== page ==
I should say that our inquiry on school bullying kicks off next week and we will be talking to some of the umbrella bodies in relation to the matter. The Scottish Government has delayed the implementation of the bullying strategy, following evidence that the committee received from a number of young people’s groups on the need for the strategy to be a bit more focused. The Scottish Government agreed with the committee, and we are taking forward that piece of work, starting next week.

This raises an issue that I think is important for the committee to understand and with which we grapple on an on-going basis: non-duplication, which is key in our legislation. I am fully aware that this is not just an issue in schools and that it goes much wider into, for example, social media. At the moment, however, we consider the matter that you have raised to be the principal responsibility of the Children and Young People’s Commissioner Scotland. It is not that we would not necessarily be able to contribute a human rights perspective on some of that but, again, we are a small organisation seeking to marshal our resource effectively and our legislation contains a provision on non-duplication. I am not saying that we would not address the issue—indeed, we highlight it in some of our concluding observations and bring it into our analysis and dialogue—but in this instance and in this context we would not make a contribution, because we would expect the children’s commissioner to have responsibility for that. Does that make sense?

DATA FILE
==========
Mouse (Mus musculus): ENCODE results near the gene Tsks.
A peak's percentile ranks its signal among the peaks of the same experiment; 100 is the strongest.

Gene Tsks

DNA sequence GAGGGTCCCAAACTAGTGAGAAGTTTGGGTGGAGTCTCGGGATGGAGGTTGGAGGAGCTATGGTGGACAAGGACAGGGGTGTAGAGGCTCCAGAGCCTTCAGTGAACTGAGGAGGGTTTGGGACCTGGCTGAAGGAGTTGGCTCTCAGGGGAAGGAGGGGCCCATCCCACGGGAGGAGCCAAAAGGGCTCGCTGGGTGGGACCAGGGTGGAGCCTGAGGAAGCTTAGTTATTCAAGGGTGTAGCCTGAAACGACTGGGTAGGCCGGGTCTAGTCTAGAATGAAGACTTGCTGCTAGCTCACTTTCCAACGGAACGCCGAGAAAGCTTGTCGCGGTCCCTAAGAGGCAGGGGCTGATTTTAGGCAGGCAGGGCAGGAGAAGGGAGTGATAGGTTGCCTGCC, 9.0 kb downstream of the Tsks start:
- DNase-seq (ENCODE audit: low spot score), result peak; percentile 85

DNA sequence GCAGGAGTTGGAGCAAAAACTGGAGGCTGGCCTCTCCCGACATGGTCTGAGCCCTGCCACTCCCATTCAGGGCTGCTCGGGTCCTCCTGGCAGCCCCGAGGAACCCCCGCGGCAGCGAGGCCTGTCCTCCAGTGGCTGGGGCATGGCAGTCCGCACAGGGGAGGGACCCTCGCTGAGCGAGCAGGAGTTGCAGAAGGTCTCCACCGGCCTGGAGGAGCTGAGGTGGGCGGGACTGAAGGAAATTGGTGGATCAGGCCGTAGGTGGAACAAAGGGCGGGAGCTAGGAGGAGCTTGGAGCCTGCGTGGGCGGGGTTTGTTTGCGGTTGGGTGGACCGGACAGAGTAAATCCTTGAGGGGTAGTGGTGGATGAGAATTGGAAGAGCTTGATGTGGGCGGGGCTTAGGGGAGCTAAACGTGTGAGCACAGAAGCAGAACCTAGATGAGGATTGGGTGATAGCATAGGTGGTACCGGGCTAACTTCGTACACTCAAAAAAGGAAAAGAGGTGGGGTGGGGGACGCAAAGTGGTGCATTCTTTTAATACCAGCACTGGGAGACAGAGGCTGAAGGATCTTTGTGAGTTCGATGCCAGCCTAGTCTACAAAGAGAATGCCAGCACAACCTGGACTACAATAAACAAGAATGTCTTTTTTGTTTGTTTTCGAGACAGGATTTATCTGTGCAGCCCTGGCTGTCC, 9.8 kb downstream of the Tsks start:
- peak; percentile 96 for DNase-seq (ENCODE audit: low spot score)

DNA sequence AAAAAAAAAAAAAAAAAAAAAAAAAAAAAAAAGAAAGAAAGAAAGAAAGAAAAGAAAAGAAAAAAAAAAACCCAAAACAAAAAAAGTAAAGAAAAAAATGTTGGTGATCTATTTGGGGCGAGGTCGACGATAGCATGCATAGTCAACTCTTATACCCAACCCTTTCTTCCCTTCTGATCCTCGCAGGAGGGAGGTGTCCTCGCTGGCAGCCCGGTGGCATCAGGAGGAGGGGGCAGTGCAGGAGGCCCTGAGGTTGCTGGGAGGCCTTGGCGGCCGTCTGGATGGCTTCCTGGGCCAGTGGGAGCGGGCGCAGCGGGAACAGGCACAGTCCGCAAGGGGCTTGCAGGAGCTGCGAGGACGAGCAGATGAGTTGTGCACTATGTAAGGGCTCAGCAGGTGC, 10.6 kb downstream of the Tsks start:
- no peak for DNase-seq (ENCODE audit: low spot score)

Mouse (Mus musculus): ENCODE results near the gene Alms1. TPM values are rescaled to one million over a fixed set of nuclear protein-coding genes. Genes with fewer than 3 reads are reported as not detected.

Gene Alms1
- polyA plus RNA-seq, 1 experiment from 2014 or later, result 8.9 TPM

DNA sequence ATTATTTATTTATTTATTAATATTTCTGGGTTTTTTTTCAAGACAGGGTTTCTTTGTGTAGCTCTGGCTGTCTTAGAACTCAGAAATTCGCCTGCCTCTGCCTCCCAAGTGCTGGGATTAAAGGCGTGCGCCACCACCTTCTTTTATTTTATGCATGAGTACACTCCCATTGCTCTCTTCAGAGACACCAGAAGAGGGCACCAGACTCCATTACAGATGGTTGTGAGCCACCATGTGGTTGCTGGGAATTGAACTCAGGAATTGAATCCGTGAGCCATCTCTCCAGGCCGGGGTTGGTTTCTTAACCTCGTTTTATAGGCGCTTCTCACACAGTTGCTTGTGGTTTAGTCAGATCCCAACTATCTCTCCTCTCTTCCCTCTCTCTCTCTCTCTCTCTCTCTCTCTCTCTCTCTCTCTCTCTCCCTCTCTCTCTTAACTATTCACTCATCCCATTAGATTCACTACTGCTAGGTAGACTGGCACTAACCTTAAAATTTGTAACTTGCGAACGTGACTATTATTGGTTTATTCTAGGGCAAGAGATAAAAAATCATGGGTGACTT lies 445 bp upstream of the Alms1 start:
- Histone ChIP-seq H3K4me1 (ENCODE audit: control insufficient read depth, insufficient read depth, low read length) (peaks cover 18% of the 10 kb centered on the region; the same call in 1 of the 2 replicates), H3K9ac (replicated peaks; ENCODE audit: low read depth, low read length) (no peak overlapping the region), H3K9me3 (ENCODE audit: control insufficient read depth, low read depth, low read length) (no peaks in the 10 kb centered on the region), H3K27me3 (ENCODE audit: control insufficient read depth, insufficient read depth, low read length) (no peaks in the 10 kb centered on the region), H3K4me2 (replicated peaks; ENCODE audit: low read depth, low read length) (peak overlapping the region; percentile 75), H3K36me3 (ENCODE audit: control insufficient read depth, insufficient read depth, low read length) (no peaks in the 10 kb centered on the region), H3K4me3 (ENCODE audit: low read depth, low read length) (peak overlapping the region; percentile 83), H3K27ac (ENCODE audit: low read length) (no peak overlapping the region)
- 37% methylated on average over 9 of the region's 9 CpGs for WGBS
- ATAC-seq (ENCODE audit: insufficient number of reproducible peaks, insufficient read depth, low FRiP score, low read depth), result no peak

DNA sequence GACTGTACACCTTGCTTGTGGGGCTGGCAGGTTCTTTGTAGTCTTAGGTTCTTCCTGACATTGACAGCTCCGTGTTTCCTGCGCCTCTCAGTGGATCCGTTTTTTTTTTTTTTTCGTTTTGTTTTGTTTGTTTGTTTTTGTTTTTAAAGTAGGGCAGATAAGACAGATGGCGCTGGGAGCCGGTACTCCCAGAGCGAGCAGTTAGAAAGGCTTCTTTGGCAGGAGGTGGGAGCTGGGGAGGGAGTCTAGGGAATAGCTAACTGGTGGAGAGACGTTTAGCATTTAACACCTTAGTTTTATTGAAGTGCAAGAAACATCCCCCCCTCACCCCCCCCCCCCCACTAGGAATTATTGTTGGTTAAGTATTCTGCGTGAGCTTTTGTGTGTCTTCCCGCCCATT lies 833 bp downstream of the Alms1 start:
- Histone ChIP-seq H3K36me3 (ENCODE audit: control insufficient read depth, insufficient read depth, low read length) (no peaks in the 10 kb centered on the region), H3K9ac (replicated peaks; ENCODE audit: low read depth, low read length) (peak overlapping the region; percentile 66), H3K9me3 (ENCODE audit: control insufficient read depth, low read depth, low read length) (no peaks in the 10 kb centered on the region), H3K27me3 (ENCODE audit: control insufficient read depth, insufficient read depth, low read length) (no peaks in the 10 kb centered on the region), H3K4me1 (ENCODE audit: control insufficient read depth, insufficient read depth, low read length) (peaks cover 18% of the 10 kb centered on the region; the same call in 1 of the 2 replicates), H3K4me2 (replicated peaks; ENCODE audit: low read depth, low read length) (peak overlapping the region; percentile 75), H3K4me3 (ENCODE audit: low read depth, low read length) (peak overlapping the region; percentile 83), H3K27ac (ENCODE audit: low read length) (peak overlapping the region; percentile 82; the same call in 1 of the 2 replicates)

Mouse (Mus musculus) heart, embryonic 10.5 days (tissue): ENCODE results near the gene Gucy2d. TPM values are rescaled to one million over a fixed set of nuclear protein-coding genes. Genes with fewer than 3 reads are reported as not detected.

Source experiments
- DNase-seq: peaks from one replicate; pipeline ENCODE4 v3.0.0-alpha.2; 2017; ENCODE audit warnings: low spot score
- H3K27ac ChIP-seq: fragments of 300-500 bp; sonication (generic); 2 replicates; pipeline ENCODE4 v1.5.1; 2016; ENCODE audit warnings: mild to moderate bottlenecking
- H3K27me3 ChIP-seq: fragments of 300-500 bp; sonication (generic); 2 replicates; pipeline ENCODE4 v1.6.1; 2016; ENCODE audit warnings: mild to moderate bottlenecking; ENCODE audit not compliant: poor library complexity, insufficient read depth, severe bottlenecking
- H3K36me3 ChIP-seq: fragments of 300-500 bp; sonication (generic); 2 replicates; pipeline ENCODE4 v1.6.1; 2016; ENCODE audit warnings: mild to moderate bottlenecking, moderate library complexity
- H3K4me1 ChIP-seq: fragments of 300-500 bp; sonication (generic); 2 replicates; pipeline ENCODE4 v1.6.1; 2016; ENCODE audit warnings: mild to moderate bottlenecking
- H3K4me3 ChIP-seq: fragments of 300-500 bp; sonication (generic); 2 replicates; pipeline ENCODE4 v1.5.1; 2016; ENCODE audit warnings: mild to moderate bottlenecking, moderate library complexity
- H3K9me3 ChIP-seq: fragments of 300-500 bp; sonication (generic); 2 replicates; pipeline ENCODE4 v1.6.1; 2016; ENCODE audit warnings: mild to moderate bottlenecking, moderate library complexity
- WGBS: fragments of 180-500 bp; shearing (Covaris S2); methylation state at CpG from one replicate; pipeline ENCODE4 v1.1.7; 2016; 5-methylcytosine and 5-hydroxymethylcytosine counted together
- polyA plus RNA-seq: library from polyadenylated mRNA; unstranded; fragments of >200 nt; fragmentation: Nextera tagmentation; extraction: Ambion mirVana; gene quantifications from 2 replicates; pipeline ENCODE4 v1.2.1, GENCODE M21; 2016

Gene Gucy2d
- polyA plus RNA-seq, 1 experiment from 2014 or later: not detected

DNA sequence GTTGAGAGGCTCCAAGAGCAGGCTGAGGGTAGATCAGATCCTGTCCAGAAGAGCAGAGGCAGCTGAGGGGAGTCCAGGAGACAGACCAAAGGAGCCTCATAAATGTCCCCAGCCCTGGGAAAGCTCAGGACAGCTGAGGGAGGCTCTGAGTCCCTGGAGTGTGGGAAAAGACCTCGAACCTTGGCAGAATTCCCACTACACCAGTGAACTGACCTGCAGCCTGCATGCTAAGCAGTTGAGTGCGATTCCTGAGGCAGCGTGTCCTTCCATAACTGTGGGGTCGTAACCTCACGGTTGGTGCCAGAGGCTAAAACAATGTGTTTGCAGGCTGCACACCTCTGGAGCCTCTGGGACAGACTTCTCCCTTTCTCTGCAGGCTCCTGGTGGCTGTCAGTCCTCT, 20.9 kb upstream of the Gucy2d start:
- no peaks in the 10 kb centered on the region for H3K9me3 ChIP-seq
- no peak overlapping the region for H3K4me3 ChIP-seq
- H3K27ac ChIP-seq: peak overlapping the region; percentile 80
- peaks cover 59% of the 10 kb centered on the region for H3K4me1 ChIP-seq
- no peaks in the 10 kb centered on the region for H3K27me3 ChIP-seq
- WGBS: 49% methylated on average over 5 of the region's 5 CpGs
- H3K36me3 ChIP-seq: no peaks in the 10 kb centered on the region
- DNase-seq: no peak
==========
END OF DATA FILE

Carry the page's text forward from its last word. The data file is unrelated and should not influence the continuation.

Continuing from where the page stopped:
We will be speaking to a number of organisations in our inquiry to get to the bottom of the issue and see where we can make some changes.

I want to ask you some questions about your relationship with the Equality and Human Rights Commission and with other organisations, including the United Nations, which you said that you had a relationship with. What is the interface between those relationships? What systemic parts work or do not work together, and what parts of it could work better?

In response to Alex Cole-Hamilton, you mentioned concerns about withdrawal from the European Union. The other day, the Prime Minister talked about withdrawal from not only the single market and the customs union but the European justice system, which will have a huge impact on people’s ability to get recourse to justice by going down this route. We have heard about a potential repeal of the Human Rights Act 1998 and it replacement with a British bill of rights, and now a manifesto commitment to withdraw from the European convention on human rights by 2020.

I know that I have raised many issues, but they perhaps relate to some of the organisations that you interface with. What are some of the pitfalls and challenges in that respect?

Judith Robertson

There is a lot in that question, convener.